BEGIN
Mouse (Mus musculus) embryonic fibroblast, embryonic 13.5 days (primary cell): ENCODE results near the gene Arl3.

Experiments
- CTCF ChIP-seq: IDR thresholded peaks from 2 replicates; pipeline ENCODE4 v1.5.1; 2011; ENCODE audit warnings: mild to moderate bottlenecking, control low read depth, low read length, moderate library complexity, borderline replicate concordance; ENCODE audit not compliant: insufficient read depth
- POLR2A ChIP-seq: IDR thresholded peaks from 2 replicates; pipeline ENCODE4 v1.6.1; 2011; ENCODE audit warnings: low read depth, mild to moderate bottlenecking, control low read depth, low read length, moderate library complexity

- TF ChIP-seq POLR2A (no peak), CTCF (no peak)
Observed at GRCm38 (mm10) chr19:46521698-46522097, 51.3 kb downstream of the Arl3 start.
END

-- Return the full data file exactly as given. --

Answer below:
Mouse (Mus musculus) embryonic fibroblast, embryonic 13.5 days (primary cell): ENCODE results near the gene Arl3.

Experiments
- CTCF ChIP-seq: IDR thresholded peaks from 2 replicates; pipeline ENCODE4 v1.5.1; 2011; ENCODE audit warnings: mild to moderate bottlenecking, control low read depth, low read length, moderate library complexity, borderline replicate concordance; ENCODE audit not compliant: insufficient read depth
- POLR2A ChIP-seq: IDR thresholded peaks from 2 replicates; pipeline ENCODE4 v1.6.1; 2011; ENCODE audit warnings: low read depth, mild to moderate bottlenecking, control low read depth, low read length, moderate library complexity

- TF ChIP-seq POLR2A (no peak), CTCF (no peak)
Observed at GRCm38 (mm10) chr19:46521698-46522097, 51.3 kb downstream of the Arl3 start.